RV life is, um, interesting. We still feel like this was the way to go. With all our stuff and 4 people, this allowed us to remain available, scoring to continue, place to sleep, eat, etc. However, man is this a rough ride! Trying to use the mouse on the computer is frustrating. Around the Chicago area, we just had to take a break, it wasn’t possible at all. The hotspots we got are doing what we need them to do. Some data loss further west, but overall, completely acceptable. We will be very ready to get to the checkpoint and off the road, but I think we are all in agreement that this worked well.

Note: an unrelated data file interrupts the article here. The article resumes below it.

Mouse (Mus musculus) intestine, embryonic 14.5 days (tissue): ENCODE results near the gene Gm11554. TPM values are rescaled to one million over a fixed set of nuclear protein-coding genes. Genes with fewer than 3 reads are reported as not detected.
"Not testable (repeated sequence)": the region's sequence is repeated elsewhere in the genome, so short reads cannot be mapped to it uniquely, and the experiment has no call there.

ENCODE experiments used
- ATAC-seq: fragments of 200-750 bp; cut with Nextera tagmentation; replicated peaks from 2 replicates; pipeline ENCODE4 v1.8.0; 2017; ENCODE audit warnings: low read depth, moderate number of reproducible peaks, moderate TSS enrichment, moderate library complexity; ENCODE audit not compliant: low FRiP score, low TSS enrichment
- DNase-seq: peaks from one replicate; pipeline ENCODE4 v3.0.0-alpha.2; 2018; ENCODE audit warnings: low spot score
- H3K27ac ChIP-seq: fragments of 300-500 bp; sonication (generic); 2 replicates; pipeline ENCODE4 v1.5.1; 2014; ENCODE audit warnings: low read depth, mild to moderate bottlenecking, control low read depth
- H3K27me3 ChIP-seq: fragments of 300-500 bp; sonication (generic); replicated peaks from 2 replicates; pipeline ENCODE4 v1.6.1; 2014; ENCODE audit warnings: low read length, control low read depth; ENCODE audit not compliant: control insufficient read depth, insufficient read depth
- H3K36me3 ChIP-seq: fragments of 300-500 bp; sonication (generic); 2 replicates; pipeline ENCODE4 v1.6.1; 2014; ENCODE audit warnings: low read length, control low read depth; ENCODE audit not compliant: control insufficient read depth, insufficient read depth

We are working on a list of things to discuss at the meeting to start the next leg. Reminders, cautions, etc. For example, riders have been told to contact their scorer when they have an issue finding a bonus, with the app, whatever. Including the scorer in the decision-making process leads to success most of the time. We can’t, well won’t, do it for them, but boy do we point them to finding it themselves. Or if it’s just that they sent the wrong photo, call us, don’t try to fix it yourself! Here’s an example that we will discuss at the meeting. One of the riders ordered up his food for a meal bonus and when he got the receipt, there was no time on it. Instead of just doing stuff he thought would be accepted, he called. Or texted I think. Anyway, he communicated. That’s the important thing. Can I write the time on it? He was asked to send in the receipt via text to review. Oh sure, it’s a fully computer-generated receipt from a truck stop, they just don’t have the time on it. But guess what? We can access his spot track, see where he is, it matches the receipt. Solution found. Now, it’s still up to the rider to successfully claim the meal bonus, but he needn’t worry about the lack of a time printed on the receipt.